Alarm sounded over rise in non-coronavirus deaths in Scotland | Coronavirus outbreak

New figures reveal a significant rise in deaths unrelated to Covid-19 in Scotland, prompting warnings of the “huge risks” if people do not seek medical treatment because they believe that the health service is already overstretched.

Data from the National Records of Scotland shows that in the last full week, from 30 March to 5 April, the number of registered deaths from all causes across Scotland was 60% higher than the five-year average – at 1,741 deaths compared with the average of 1,098. Combining that week with the previous one, from 23 March to 5 April, the overall number of deaths registered was 27% above the five-year average.

Speaking at the Scottish government’s daily media briefing, the interim chief medical officer, Dr Gregor Smith, said clinicians across the country were reporting to him that NHS Scotland was “eerily quiet” in terms of people presenting with concerns other than coronavirus.

Smith said: “People are perhaps making a choice not to present just now… but there are huge risks for people to hold on to symptoms like chest pains or bleeding.”

Nicola Sturgeon, the Scottish first minister, said that she was “aware and concerned” about the overall increase in deaths. “Some of that is down to the deaths from Covid-19 that we are reporting today, some of it is down to the fact that in the previous week some registration offices were closed because they were adapting to this new system, so some of the deaths that were reported in that week were actually deaths from the previous week. But we don’t think all of that increase is down to those two factors.”

Asked whether the significant increase in overall deaths suggested that people were not seeking medical care because of worries about infection or hospital capacity, Sturgeon said there was “not enough evidence to say that people are dying for those reasons”.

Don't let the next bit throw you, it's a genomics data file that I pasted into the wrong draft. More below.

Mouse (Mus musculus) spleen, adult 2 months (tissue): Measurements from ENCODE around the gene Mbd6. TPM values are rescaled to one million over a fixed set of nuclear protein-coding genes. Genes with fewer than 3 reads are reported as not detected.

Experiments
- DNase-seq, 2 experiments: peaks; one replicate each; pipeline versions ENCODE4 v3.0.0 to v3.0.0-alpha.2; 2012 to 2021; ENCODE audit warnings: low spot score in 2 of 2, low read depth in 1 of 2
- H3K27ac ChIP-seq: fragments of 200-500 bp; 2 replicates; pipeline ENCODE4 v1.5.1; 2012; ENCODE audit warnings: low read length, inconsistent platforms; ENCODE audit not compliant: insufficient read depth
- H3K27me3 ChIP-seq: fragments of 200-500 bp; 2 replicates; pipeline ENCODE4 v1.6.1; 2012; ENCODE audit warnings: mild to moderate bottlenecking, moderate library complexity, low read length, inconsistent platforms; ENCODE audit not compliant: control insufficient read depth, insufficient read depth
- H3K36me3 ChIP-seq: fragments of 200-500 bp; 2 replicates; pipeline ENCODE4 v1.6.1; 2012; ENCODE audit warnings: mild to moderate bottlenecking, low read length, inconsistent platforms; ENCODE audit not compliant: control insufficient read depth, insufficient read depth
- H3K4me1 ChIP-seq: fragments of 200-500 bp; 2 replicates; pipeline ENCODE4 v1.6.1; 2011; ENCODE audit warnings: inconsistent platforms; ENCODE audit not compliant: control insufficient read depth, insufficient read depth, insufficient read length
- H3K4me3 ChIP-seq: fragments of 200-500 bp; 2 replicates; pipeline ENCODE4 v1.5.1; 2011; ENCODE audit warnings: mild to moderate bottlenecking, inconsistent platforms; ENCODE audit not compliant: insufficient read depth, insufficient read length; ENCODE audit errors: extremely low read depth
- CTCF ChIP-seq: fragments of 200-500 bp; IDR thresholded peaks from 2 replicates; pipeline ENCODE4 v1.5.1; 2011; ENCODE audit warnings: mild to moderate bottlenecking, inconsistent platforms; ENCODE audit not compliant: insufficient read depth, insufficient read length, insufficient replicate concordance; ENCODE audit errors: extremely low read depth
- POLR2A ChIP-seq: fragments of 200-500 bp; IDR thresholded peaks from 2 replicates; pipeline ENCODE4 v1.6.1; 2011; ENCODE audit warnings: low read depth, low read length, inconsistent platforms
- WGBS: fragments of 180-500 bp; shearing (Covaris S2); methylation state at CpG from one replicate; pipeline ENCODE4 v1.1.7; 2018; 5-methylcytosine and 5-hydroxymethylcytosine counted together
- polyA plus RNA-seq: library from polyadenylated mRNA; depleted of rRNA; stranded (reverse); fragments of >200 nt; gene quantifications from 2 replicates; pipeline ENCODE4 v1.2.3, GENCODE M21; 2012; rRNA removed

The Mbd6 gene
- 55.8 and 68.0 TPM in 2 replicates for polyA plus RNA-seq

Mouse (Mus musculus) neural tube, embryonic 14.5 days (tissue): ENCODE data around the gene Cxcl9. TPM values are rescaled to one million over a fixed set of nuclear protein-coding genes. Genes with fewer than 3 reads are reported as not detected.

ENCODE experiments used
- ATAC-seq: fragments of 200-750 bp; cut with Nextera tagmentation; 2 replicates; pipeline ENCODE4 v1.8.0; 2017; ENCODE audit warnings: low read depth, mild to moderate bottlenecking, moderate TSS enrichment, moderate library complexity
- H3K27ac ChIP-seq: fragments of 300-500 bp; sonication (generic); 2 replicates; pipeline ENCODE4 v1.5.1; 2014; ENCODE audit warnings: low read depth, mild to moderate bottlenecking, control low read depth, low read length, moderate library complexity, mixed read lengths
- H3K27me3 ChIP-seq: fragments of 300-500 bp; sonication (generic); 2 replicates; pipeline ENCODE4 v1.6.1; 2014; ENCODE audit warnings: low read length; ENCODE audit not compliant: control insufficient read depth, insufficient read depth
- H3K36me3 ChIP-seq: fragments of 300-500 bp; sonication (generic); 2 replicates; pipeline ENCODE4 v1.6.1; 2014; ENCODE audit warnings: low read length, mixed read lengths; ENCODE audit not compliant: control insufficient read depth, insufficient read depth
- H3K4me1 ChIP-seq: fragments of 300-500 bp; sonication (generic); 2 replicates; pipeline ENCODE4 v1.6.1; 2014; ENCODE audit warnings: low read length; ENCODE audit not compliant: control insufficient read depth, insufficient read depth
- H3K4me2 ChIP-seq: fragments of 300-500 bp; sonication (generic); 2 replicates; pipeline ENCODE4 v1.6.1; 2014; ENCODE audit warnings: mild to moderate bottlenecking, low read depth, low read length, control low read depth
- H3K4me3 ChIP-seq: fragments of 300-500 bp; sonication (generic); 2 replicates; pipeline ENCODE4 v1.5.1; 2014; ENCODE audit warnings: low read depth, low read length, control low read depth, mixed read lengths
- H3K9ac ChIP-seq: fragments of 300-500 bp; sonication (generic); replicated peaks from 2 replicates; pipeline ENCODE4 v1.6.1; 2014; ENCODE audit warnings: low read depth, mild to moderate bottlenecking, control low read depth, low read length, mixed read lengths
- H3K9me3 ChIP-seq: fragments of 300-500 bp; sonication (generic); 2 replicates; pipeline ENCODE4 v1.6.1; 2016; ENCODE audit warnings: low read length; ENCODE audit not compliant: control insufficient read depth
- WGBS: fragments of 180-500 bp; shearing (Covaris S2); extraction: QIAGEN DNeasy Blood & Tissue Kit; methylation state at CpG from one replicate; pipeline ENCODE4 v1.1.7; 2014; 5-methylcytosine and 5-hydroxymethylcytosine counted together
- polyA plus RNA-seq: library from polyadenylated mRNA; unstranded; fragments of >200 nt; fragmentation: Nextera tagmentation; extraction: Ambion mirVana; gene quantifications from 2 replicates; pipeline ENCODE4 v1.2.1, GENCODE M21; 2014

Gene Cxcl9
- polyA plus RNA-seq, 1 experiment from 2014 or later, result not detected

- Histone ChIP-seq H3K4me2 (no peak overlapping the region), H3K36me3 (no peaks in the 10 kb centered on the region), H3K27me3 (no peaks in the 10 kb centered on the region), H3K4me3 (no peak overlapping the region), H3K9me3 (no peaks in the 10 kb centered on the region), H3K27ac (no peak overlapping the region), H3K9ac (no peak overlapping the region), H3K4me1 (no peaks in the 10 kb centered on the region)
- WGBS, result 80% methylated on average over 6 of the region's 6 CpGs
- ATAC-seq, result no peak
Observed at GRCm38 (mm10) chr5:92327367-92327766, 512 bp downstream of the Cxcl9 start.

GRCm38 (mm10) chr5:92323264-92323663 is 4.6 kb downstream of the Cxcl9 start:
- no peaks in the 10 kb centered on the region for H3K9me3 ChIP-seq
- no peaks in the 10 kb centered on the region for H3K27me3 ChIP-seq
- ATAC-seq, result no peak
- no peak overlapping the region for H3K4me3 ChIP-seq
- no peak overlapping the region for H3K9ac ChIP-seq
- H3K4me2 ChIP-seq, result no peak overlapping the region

But she added that the consistent Scottish government message that people should continue to use the NHS for other symptoms and conditions as they normally would “reflects the fact that we have a concern that people might be less likely to come forward because they know that the health service is under pressure”.

A clinical support technician working at the coronavirus testing laboratory at Glasgow Royal Infirmary. Photograph: Jane Barlow/PA

The figures also reveal coronavirus-related deaths in Scotland have been 60% higher than first reported. The NRS data indicates as of 5 April there had been 354 deaths since the pandemic began. However, on that date only 220 were reported by Health Protection Scotland, a gap of 134 deaths.

As of 5 April, there have been 354 deaths registered in Scotland where Covid-19 was mentioned in the death certificate. This compares with the figures from the Scottish government’s daily updates, provided by Health Protection Scotland, which put the accumulated figure at 366 on Wednesday.

The NRS figures, which count all cases where Covid-19 is mentioned on a death certificate, including as a “suspected” or “probable” cause, offer a more detailed picture of the impact of the virus in Scotland.

They will be published weekly and complement the daily total from HPS, which counts deaths that have occurred within the last 24 hours of those who died with a positive test for the virus.

Wednesday’s data shows that the vast majority of deaths were among people aged 65 years and older, with 306 of 354 in that age group.

Men were more heavily represented in the figures, with 197 (55.6%) of the deaths male, and 157 (44.4%) female.

Greater Glasgow and Clyde health board had recorded the highest number of Covid-19 deaths up to 5 April, with 122 deaths registered. To date, no Covid-19 related deaths have been registered in Orkney and Western Isles.

Comparable data for England and Wales from the Office for National Statistics shows a similar trend.

The latest figures indicate the number of Covid-19 related deaths registered was 70% higher than the official figure reported by the Department of Health and Social Care on 27 March.

On that date a total of 964 deaths were reported in England and Wales by the department; but the number of deaths that occurred to 27 March and were registered by 1 April was 1,639.

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